The Salzmagazin (lit. Salt storage house) was originally built to store grain and salt for the community in 1700. It has had many other uses since then including; a theater, a secondary school and finally a museum. The coat of arms of the builder and Landammann Nicolaus Keiser as well as two lions with the Nidwalden shield and two-header eagle are visible on the north gable.
In the front garden of the former Nidwaldner Kantonalbank is a monument by the Swiss sculptor August Stanser Blaesi (1903–1979) that was erected in memory of the local artist Melchior Paul von Deschwanden (1811–1881) in the autumn of 1933. Deschwanden was one of the most influential and productive religious painters of his time, trained in the Nazarene-style in Munich, Germany, who sent paintings to hang in Roman Catholic churches as far as Annapolis, Maryland and Covington, Kentucky. Amongst his pupils were Adalbert Baggenstos (1863–1897) from Stans, and the Swiss-born American portrait painter Adolfo Müller-Ury, in whose arms he died in February 1881.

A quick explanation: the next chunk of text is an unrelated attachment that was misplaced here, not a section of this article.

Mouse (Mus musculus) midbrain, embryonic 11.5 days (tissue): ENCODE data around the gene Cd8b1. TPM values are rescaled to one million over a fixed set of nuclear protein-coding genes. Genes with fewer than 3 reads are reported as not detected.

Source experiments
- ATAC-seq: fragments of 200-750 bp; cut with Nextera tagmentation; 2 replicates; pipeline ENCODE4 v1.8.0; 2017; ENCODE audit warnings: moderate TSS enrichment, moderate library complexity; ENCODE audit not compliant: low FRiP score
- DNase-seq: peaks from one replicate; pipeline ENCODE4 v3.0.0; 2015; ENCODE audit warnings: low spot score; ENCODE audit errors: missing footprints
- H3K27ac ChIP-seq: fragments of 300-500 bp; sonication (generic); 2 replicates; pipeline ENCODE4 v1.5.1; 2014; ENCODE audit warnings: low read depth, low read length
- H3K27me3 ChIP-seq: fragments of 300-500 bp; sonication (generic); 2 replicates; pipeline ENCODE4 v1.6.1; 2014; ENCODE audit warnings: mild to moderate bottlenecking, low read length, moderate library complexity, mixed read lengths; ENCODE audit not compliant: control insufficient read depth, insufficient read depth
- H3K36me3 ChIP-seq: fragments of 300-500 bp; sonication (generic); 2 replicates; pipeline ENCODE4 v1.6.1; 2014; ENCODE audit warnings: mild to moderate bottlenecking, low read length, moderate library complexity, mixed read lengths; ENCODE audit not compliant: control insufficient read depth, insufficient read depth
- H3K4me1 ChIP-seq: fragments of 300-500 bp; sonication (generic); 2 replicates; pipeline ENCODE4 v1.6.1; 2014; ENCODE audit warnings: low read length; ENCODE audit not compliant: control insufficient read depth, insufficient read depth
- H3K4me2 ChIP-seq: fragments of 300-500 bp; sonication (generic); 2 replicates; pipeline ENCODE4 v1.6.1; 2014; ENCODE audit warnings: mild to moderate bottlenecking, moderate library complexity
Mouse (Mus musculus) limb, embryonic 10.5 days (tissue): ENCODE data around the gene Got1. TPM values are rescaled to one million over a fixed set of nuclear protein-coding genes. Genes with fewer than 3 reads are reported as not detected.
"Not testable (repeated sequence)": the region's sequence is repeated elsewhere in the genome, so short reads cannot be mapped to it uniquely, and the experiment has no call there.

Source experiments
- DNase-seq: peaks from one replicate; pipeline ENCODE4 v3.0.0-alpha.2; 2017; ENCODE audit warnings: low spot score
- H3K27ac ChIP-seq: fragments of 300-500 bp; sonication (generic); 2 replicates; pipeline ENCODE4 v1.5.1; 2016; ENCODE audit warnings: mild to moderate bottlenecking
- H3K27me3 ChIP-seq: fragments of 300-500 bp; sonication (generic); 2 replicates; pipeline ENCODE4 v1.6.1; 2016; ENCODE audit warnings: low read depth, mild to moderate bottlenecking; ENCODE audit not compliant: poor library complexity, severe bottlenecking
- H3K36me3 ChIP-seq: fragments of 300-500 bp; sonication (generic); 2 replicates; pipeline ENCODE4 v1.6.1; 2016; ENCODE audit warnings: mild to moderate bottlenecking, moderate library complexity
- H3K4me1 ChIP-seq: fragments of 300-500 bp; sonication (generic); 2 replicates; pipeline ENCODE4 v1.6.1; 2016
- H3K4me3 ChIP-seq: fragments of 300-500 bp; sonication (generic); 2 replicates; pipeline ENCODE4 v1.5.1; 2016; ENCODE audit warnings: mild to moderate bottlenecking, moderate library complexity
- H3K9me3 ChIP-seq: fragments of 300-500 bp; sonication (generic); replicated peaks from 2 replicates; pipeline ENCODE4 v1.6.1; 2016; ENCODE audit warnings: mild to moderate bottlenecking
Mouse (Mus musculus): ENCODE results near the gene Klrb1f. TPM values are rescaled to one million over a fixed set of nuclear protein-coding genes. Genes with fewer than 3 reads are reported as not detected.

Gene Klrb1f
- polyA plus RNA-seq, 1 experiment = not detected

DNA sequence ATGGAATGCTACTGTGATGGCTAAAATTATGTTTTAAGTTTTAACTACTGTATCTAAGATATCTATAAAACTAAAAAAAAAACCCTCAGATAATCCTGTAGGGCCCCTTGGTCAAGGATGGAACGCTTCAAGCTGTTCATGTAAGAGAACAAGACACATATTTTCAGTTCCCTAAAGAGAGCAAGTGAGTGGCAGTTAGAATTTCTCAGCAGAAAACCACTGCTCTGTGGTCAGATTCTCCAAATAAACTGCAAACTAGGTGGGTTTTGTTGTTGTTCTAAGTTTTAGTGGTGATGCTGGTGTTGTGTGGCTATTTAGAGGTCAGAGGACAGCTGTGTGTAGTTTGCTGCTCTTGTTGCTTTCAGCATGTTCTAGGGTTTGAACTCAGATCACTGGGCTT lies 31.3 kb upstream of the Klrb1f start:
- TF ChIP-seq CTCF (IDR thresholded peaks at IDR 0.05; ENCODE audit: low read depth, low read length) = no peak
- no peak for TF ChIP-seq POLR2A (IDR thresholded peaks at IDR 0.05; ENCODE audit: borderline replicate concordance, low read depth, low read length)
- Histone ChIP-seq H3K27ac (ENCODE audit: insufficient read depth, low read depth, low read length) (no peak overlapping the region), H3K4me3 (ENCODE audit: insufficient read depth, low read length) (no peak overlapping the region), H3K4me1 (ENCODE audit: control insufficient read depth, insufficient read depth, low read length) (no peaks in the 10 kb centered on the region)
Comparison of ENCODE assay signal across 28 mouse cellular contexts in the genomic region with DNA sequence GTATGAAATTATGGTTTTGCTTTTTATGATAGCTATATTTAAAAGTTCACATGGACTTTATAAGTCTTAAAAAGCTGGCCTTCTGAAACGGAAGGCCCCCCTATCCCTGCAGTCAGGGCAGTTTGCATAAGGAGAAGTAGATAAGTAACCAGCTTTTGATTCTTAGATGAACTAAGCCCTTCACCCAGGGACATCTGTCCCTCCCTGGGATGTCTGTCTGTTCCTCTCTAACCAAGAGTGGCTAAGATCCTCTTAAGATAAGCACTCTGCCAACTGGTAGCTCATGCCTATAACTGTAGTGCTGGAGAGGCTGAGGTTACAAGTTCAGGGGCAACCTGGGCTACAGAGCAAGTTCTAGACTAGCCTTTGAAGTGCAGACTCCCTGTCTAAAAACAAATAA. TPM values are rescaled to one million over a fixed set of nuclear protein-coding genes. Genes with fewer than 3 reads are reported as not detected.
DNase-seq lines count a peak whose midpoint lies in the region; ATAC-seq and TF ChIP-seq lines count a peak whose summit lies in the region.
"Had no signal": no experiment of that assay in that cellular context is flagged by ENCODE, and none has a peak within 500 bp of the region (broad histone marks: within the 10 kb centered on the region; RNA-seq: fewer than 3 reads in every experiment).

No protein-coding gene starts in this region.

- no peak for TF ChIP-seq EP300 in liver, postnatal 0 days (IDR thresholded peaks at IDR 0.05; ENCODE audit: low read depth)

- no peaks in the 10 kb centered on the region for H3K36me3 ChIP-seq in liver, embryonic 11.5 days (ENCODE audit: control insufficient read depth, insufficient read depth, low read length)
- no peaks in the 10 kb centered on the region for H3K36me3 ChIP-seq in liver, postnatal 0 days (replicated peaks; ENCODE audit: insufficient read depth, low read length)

- Melchior Paul von Deschwanden (1811 in Stans – 1881), religious painter
- Gustave Lussi (1898 in Stans – 1993), figure skating coach
- Hans von Matt (1899–1985), painter and sculptor, born and died in Stans
- Peter von Matt (born 1937), philologist and author, brought up in Stans
- Urs Odermatt (born 1955 in Stans), film director and author 
- Monika Hess (born 1964 in Stans), former alpine skier who competed in the 1984 Winter Olympics
- Bruno Amstad (born 1964 in Stans), singer in the field of improvisation and jazz
- Rochus Lussi (born 1965 in Stans), artist and art teacher and an independent sculptor in woodwork
- Seppi Hurschler (born 1983 in Stans), Nordic combined skier who has competed in three Winter Olympics
- Nicole Riner (born 1990 in Stans), retired tennis player
- Ayla Huser (born 1992 in Stans), badminton player
- Zoël Amberg (born 1992 in Stans), professional racing driver